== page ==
U.S. Rep. Tammy Baldwin made history on at least three separate fronts Tuesday as she defeated former governor Tommy Thompson for the U.S. Senate seat in Wisconsin.
In capturing an expensive and often contentious campaign contest, the Democrat helped reshape the state’s political landscape once again: She became the first female U.S. Senator elected in Wisconsin, the first openly gay politician to serve in the U.S. Senate, and she ended the elective political career of the iconic former governor.
Baldwin called her victory a win for the middle class.
“I didn’t run to make history,” Baldwin said. “I ran to make a difference, a difference in the lives of families struggling to find work and pay the bills, a difference in the lives of students worried about debt and seniors worried about their retirement security.”
She said she would represent the interests of all Wisconsinites.
“I know many people listening tonight didn’t vote for me, but I will fight for you and move our state forward,” she said.
For his part, Thompson said he ran for the right reasons – to fight for smaller government – not because he needed a job. He also said he would not make another run for office.
“We came up short,” he said.
Thompson did not come up short in the Northwoods, at least. He ran ahead of Baldwin 54 percent to 43 percent in Vilas County, and eked out a 48-47 percent win in Oneida County.
Statewide, Baldwin received 1,533,868 votes, or 51 percent, to Thompson’s 1,370,664, or 46 percent.
In a general way, the senatorial contest mirrored the presidential race, with Baldwin portraying Thompson as a wealthy, out-of-touch lobbyist who had enriched himself at the expense of the middle class, while Thompson tried to characterize Baldwin as “more extreme than (Nancy) Pelosi” and “too extreme for Wisconsin.”
Thompson said it was he, not Baldwin, who had stood up time and again for the middle class while he was governor.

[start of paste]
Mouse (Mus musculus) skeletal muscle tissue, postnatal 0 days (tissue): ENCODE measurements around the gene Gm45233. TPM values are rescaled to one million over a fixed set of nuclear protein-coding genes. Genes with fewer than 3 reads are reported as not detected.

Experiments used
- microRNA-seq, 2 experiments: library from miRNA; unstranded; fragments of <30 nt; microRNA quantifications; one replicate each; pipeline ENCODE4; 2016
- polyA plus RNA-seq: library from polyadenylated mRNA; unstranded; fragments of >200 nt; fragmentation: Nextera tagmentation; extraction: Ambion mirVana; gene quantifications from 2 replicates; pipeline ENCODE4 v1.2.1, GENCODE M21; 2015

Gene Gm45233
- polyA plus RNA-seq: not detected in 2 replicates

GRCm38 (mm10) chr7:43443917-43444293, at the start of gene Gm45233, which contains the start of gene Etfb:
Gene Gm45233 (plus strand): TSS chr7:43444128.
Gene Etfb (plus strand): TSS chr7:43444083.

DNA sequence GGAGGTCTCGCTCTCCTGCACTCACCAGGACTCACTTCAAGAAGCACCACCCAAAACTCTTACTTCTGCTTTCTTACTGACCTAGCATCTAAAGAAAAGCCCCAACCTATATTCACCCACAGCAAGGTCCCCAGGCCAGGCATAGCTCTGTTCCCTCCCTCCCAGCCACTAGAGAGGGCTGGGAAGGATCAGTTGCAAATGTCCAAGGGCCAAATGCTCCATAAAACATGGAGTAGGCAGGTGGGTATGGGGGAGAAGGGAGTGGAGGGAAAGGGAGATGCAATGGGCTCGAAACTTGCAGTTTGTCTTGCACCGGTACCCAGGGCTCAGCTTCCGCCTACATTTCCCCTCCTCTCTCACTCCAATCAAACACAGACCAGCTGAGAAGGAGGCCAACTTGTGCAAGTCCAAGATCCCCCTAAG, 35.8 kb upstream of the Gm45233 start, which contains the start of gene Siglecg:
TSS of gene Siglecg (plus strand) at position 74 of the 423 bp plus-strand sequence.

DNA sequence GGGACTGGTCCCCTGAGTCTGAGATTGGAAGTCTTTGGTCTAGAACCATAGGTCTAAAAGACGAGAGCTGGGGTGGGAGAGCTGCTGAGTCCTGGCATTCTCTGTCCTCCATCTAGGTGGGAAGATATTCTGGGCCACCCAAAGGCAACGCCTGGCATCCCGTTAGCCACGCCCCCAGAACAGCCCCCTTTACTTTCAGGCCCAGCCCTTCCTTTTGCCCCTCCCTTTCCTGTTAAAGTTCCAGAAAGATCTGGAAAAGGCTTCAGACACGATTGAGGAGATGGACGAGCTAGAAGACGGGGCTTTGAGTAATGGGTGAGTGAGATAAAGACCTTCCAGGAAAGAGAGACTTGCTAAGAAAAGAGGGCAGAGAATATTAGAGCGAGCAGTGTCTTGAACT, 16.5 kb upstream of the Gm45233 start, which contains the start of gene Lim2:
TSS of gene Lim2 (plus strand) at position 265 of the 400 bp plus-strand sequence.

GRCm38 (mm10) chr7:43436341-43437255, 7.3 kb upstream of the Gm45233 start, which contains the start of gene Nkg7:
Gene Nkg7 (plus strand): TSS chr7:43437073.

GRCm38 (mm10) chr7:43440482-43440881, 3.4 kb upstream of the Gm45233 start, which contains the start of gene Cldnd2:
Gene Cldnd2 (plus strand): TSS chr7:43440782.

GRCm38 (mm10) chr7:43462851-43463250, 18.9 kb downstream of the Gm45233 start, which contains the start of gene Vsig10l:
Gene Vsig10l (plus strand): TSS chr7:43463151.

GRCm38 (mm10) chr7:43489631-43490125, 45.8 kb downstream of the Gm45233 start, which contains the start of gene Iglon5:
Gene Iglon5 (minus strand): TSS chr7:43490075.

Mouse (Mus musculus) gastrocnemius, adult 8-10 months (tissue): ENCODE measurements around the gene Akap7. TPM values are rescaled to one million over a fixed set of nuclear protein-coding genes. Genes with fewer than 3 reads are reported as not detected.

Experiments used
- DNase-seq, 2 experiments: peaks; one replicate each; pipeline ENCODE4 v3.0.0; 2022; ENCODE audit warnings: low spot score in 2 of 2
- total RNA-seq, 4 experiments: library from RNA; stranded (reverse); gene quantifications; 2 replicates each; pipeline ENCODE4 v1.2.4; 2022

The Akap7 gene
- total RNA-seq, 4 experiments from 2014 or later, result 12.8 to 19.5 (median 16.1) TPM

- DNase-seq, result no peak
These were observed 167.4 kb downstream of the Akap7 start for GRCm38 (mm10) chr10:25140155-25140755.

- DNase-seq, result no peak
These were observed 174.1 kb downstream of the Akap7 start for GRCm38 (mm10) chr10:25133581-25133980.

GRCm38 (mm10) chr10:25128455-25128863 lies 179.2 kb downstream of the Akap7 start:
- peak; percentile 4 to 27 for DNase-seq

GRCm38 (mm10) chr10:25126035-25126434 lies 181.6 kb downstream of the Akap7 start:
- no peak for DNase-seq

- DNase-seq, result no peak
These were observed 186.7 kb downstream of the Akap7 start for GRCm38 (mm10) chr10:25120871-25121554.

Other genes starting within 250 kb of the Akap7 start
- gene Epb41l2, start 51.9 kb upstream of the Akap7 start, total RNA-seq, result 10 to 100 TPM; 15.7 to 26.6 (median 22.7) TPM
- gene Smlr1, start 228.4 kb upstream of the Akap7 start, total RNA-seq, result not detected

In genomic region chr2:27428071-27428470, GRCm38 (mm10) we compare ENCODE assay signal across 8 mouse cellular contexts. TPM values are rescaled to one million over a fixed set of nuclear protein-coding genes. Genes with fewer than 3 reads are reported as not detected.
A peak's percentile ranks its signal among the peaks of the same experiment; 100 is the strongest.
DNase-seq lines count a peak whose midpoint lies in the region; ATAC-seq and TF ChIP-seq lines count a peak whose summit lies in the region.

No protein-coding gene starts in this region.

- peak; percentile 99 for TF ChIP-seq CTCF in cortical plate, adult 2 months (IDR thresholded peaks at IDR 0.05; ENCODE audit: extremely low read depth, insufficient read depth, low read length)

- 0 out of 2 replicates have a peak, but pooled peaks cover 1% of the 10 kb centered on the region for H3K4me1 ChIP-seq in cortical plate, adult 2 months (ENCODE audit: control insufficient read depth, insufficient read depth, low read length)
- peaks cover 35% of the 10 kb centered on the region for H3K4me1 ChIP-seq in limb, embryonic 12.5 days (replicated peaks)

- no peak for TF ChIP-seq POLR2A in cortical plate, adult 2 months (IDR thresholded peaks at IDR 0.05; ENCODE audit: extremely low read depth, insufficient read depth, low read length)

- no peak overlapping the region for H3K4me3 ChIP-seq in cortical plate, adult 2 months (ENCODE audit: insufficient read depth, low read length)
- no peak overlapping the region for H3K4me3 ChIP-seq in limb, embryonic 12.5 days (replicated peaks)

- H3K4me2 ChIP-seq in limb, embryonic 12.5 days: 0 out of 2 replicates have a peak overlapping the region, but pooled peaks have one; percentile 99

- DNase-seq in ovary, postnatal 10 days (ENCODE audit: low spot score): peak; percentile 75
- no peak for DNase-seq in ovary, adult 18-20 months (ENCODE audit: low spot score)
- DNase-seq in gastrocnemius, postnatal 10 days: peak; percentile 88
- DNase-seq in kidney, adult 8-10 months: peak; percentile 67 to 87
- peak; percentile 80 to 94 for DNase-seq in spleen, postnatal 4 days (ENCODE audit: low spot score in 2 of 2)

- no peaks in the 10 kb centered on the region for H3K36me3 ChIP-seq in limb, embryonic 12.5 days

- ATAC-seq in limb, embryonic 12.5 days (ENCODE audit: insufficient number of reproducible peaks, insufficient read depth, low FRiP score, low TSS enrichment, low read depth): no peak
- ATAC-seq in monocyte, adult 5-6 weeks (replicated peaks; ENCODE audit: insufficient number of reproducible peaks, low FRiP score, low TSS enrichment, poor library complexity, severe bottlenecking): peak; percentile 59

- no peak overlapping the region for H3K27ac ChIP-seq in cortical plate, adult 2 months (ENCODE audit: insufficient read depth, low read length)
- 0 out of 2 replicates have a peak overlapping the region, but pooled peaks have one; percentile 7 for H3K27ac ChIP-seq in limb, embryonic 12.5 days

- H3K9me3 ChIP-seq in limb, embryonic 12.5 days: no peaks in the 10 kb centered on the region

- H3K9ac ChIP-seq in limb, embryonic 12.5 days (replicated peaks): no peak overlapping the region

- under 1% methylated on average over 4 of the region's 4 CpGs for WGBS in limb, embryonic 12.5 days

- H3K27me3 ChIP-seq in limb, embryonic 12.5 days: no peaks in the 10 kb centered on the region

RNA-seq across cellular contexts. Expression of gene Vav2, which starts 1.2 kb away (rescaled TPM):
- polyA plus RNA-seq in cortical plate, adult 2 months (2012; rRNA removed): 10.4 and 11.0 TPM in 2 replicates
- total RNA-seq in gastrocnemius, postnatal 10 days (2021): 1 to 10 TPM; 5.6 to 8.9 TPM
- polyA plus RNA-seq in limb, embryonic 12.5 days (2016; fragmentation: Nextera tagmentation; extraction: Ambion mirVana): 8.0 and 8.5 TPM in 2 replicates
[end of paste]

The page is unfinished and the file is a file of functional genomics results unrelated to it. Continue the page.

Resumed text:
“While Tammy Baldwin has been trying to run from her record, I am proud to stand on mine,” Thompson said of his years as governor. “Working with the private sector, we created more than 740,000 jobs, cut taxes 91 times, and introduced bold reforms that were adopted nationally. Together, we turned Wisconsin into an economic powerhouse.”
Thompson asked Wisconsin to trust him to do it again. He promised to lower taxes and end Obamacare.
In contrast, Baldwin said Thompson’s ties to wealthy special interests disconnected him from the middle class, as did the Republican budget plan authored by Rep. Paul Ryan, which Thompson favored. She stressed economic security.
Among other things, she introduced the Paying a Fair Share Act, or so-called Buffett rule, to ensure that middle class workers do not pay a higher tax rate than those earning more than $1 million a year.
“It is simply unfair to ask middle class Americans to pay a higher tax rate than millionaires and billionaires,” Baldwin said. “The Paying a Fair Share Act will help restore people’s faith that if you work hard and play by the rules, you’ll have a chance to get ahead. For far too long, our tax code has unfairly benefited the wealthiest Americans, while middle class families have taken it on the chin. It’s up to Congress to fix this obvious injustice.”
In addition to fighting for tax breaks for the middle class and small businesses, Baldwin says she voted against letting Wall Street and big banks write their own rules and was one of “only a handful of members of Congress” who voted no on repealing the Glass-Steagall Act. The Glass-Steagall Act had been in place since the Great Depression and kept banks from engaging in many of the risky practices that later led to the 2008 economic collapse, her campaign stated.
Baldwin’s victory was one of several notable Senate elections in which Democrats prevailed to secure their Senate majority. In Missouri, U.S. Rep. Todd Akin of Missouri failed to unseat Sen. Claire McCaskill, and in Indiana state treasurer Richard Mourdock lost to Indiana U.S. Rep. Joe Donnelly.
In Massachusetts, Democrat Elizabeth Warren unseated Republican Sen. Scott Brown, while in Maine Independent Angus King took the seat left by the retiring Republican Olympia Snow, effectively turning that seat into a Democratic gain. King is expected to caucus with the Democratic Party.
Richard Moore may be reached at email@example.com